Login | Register




Brabander, Rolf (2014) Dysfluencies. Masters thesis, Concordia University.

[thumbnail of Brabander_MAEngl_F2014.pdf]
Text (application/pdf)
Brabander_MAEngl_F2014.pdf - Accepted Version
Available under License Spectrum Terms of Access.



Irregularities in the flow of fluent speech, dysfluencies are breaks caused by a person’s stutter, extended or repeated syllables and other forms of non-fluent communication. These are most often discussed in the realm of speech pathology, when specialists of communicative disorders endeavour to treat people affected by them.

Verbal articulation varies in nature, and some types are less fluent than others. It is this broad sense of the term “dysfluency” that the thesis explores: the scope of our patterns of communication is comprised not only of disorders or lack of them, but of subtleties and delivery. Fluency, perhaps, is not as simple as a lack of stutter, or a standardized verbalization. Grammatical and syntactical differences can also dramatically alter the sound of a sentence. These poems express the nuances and difficulties of communication between a patient and his speech therapist, and track the gradual disintegration of their conversation. As the voice of the stutterer becomes increasingly anxious and introspective, the poems begin to offer examples of the many types of miscommunications that occur in human interactions. By the second half of the thesis, the therapist/patient dynamic transforms into an exploration of the misspoken and the unsaid.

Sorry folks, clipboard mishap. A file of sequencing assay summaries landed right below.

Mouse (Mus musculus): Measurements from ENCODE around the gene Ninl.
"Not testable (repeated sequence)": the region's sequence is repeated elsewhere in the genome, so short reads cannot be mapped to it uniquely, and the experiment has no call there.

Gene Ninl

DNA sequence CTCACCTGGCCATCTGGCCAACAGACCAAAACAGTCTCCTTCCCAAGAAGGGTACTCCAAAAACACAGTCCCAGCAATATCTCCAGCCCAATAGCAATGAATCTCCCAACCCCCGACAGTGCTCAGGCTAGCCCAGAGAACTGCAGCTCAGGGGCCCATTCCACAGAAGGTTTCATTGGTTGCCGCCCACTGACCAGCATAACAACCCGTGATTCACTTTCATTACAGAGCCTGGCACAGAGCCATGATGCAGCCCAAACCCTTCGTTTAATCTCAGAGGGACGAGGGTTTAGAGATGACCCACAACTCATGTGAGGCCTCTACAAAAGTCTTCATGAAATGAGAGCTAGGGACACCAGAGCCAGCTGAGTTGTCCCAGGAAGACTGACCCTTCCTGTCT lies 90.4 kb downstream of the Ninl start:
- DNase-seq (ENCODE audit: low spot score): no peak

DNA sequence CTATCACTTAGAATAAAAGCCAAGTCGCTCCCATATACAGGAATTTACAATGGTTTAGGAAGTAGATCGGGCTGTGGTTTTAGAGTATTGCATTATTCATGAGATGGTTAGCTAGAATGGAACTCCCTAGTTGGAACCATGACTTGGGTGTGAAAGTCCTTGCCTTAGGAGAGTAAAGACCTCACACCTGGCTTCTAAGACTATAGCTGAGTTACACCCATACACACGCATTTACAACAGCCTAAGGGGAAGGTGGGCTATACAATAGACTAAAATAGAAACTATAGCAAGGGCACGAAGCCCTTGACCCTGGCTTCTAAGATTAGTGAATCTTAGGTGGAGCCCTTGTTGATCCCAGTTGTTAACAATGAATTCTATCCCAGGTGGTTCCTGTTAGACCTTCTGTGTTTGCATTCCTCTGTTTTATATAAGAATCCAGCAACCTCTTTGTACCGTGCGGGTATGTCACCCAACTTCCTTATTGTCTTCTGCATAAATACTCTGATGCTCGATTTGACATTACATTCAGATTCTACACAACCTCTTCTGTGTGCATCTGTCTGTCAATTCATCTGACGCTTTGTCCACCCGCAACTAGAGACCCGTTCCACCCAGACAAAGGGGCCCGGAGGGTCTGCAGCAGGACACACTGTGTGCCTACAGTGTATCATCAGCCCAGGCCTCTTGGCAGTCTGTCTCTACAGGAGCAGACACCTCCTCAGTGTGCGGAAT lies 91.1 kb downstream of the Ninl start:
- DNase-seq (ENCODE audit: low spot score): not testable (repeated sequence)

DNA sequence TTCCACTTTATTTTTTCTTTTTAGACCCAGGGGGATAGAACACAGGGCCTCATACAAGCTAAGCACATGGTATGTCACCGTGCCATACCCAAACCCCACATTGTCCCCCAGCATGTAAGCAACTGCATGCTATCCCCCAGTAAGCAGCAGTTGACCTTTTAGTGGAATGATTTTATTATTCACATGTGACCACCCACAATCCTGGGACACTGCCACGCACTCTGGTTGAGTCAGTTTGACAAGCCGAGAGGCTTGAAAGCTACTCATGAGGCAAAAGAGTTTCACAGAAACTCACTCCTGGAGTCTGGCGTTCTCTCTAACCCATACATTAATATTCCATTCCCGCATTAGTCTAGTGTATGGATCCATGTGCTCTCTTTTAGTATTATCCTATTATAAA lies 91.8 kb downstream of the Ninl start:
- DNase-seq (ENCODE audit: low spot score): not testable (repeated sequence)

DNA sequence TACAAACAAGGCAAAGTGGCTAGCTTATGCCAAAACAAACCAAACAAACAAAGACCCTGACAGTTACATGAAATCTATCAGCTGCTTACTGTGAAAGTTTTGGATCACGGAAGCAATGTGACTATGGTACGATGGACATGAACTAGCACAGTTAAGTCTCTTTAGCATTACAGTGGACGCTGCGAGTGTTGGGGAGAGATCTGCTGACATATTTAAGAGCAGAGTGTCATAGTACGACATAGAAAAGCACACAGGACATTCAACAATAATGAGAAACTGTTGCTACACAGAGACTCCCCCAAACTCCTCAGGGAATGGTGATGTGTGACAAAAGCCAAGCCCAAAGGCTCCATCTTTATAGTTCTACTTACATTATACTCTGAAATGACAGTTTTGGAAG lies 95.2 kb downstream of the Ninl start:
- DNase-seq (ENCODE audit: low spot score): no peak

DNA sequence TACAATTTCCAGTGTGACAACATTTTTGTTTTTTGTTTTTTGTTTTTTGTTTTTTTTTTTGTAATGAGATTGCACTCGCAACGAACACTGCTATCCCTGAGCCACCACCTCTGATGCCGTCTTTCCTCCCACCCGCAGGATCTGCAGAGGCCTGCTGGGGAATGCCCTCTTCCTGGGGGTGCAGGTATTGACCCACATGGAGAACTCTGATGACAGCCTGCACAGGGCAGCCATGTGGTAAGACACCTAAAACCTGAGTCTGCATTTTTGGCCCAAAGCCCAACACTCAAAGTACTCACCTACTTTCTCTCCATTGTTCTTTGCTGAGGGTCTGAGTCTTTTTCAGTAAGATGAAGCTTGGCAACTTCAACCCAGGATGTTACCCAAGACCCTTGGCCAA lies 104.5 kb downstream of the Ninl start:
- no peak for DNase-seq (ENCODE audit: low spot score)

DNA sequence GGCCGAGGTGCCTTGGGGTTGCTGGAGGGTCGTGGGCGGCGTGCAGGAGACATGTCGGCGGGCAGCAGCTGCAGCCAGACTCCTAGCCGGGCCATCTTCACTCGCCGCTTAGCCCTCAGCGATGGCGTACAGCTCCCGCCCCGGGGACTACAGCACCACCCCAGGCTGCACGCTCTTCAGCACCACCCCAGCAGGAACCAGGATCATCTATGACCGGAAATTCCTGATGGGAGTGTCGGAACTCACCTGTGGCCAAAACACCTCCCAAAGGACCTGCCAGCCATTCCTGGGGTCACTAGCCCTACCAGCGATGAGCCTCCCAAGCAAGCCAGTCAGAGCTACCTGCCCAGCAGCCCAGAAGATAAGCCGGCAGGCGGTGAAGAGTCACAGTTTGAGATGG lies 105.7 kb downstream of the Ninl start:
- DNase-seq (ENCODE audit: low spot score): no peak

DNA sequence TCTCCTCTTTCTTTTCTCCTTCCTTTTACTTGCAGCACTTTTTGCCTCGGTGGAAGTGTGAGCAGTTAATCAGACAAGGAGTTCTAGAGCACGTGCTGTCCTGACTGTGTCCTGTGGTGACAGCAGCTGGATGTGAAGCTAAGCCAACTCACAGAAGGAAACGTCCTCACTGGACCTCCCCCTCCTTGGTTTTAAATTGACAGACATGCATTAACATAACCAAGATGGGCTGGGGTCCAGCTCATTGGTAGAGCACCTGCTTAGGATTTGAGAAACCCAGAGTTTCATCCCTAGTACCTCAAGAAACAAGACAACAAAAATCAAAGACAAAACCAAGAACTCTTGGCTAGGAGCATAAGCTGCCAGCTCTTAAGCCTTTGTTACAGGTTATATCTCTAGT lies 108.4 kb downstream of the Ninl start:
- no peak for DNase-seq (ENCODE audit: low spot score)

From the formal language of speech therapy to the anxiety in a troubled relationship or a man talking to a deceased relative, these poems explore language and the dysfluency of speech, finding through both compression and sparseness the possibility of more fluent communication.

Divisions:Concordia University > Faculty of Arts and Science > English
Item Type:Thesis (Masters)
Authors:Brabander, Rolf
Institution:Concordia University
Degree Name:M.A.
Date:1 May 2014
Thesis Supervisor(s):Bolster, Stephanie
ID Code:978795
Deposited On:06 Nov 2014 15:43
Last Modified:18 Jan 2018 17:47
All items in Spectrum are protected by copyright, with all rights reserved. The use of items is governed by Spectrum's terms of access.

Repository Staff Only: item control page

Downloads per month over past year

Research related to the current document (at the CORE website)
- Research related to the current document (at the CORE website)
Back to top Back to top